By October 22, 2020, the OFCCP shall publish in the Federal Register a request for information (“RFI”) seeking information from federal contractors, federal subcontractors, and employees of federal contractors and subcontractors regarding diversity and inclusion trainings provided to employees, including a request for copies of the training materials and information about the duration, frequency, and expense of such trainings. The EO does not specify whether a response to the RFI is mandatory.
Future Implications for Recipients of Federal Grants
Stating that it is the policy of the United States not to allow grant funds to be used for these types of trainings, the EO directs the heads of all federal agencies within 60 days of the order to review their respective grant programs and identify programs for which the agency may, as a condition of receiving such a grant, require the recipient to certify that it will not use federal funds to promote the concepts that are prohibited in the order.
Implications for All Employers
The EO also directs the Attorney General to assess whether workplace trainings that include the described “divisive concepts” may contribute to a hostile work environment and give rise to potential liability under Title VII. All employers who are subject to Title VII should be aware that the Department of Justice may view diversity and inclusion trainings as the basis of
a hostile work environment claim, rather than the prevention of such claims. However, an employer will not be shielded from Title VII liability for preventable workplace discrimination on the basis that they discontinued diversity training in response to the EO.
The EO forces employers to be more deliberate about the contents of any diversity training that they implement. In this context, it is increasingly important for employers to retain information about the nature and contents of any training sessions. Employers may wish to retain recordings of any training sessions in case there is a dispute about the message of a particular training session.
What Is Allowed Under the EO?
The EO states that it does not prevent federal contractors “from promoting racial, cultural, or ethnic diversity or inclusiveness, provided such efforts are consistent with the requirements of this order.” The EO specifically states that “[t]raining employees to create an inclusive workplace is appropriate and beneficial.” The EO also provides that nothing in the EO shall be construed to prohibit discussing, as part of a larger course of academic instruction, the “divisive concepts…in an objective manner and without endorsement.”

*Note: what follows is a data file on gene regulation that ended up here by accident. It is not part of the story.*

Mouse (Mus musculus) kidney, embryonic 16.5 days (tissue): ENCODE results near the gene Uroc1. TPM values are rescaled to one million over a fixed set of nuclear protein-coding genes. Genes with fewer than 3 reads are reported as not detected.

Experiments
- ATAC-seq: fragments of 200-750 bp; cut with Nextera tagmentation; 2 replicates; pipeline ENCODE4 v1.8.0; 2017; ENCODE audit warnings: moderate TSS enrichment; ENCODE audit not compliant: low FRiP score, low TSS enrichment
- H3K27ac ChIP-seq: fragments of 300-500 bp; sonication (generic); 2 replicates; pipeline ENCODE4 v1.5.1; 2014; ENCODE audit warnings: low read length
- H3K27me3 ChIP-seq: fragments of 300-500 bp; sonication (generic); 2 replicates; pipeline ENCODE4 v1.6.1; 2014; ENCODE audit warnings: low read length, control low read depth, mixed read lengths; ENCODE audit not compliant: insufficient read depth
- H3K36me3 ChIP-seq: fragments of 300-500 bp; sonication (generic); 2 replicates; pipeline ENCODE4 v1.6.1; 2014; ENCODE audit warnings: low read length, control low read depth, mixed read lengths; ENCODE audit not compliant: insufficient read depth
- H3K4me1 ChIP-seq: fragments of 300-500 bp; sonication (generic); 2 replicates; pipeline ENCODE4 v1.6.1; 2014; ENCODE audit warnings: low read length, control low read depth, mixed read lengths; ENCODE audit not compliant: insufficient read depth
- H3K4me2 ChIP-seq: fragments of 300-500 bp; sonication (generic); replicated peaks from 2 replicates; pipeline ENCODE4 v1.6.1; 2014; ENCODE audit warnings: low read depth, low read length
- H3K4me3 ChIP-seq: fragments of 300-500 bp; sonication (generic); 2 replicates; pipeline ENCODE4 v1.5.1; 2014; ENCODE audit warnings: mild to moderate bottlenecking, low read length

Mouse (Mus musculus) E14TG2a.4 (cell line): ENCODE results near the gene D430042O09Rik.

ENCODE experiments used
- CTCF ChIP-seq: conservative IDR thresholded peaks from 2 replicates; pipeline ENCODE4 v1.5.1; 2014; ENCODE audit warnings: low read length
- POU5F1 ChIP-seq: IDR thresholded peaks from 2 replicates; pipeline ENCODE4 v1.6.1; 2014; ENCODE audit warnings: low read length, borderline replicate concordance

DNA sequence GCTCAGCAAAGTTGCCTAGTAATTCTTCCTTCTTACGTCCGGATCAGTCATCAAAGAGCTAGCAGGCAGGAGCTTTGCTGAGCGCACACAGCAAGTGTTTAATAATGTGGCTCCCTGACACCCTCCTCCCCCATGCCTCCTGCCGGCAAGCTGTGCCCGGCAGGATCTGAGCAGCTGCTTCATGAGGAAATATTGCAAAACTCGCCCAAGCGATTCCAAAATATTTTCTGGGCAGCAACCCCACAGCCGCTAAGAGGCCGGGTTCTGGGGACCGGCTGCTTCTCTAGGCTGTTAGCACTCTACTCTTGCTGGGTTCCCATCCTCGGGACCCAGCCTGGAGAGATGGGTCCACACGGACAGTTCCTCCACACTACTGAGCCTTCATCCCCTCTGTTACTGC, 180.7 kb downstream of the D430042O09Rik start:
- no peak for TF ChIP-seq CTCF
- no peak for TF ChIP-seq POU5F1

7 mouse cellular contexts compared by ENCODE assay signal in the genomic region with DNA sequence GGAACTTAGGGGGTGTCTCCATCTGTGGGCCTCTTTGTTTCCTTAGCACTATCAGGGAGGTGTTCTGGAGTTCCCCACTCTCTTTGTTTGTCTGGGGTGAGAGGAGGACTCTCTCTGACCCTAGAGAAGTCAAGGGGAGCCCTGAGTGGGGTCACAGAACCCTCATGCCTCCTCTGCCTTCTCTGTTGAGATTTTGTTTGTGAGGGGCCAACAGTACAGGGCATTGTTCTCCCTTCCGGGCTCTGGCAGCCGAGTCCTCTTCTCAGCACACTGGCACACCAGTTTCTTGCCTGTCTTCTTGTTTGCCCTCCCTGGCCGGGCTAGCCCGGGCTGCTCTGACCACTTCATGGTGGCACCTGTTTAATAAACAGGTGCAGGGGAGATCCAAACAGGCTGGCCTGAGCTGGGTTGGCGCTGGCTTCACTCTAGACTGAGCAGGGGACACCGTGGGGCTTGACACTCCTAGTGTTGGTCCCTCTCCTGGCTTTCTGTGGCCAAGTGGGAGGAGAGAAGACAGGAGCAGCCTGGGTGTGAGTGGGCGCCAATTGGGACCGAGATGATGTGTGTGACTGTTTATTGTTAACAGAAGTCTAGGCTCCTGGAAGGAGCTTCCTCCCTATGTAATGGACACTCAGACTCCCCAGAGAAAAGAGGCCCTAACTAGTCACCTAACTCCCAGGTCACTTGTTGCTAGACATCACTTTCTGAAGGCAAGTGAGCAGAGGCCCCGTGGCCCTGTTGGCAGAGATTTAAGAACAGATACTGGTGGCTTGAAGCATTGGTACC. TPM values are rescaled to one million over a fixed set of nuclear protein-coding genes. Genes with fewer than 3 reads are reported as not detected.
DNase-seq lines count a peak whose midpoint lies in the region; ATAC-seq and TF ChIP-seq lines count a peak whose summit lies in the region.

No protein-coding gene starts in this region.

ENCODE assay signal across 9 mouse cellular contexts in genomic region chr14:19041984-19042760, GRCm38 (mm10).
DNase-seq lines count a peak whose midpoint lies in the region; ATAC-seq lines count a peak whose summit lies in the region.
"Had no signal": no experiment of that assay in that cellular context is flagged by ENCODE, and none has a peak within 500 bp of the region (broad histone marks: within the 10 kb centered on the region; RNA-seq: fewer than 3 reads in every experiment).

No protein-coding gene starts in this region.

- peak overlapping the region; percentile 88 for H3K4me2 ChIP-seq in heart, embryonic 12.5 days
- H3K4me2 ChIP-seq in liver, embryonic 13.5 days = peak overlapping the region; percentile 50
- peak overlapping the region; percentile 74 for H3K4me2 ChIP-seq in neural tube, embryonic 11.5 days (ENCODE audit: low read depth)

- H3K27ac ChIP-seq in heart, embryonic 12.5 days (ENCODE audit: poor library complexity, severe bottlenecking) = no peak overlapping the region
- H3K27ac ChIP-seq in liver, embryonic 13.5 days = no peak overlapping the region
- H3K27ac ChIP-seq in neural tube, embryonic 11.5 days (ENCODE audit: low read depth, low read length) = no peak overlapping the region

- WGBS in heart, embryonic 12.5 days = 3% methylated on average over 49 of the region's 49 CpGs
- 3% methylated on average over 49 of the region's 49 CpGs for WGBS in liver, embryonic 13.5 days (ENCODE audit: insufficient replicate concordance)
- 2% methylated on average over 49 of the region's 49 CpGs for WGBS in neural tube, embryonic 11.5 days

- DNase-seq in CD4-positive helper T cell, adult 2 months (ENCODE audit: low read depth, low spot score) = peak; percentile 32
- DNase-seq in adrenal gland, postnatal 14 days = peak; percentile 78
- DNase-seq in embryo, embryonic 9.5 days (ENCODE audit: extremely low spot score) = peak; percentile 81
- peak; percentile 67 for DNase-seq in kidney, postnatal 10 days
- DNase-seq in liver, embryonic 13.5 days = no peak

Employer Next Steps
While it is likely that the EO will be subject to legal challenges, the order is in effect and will start implicating federal contracts entered into after November 21, 2020. Note that there is no provision requiring modification of existing contracts.
Therefore, federal contractors should begin to review the curriculum of its diversity and inclusion trainings to see if any of the content may be subject to the EO. Federal contractors should also begin reviewing their contracts with subcontractors and vendors and make appropriate revisions and make the appropriate notice to labor unions by November 21, 2020.
Employers should take steps to ensure that trainings will be conducted in compliance with the EO (e.g., define the scope of the presentation and manner in which “divisive concepts” may be presented to the audience). If training addresses “divisive concepts,” employers should consider communicating to their employee's pre- and/or post-training in order to affirm that the contents of the training were presented in compliance with relevant EO restrictions. Likewise, employers should be attuned to how any training is received/perceived by all members of their workforce.
Recipients of federal grants should review whether any of the money is being used for trainings of the type prohibited by the EO and look for alternate funding sources and/or curricular modifications to comply with the EO.
All employers should review their training materials, knowing that the Department of Justice has been instructed to view diversity and inclusion training as potential sources of a hostile work environment claim. However, it is advised that employers continue to provide diversity and inclusion trainings that comply with the EO and to provide regular and well-documented trainings that cover harassment, discrimination, and retaliation. Such trainings remain an important and necessary component of employer measures to protect the workforce from the harms of harassment, discrimination, and retaliation and to protect employers from liability.
As always, we are available to assist employers in navigating the EO and any legal implications that stem from it.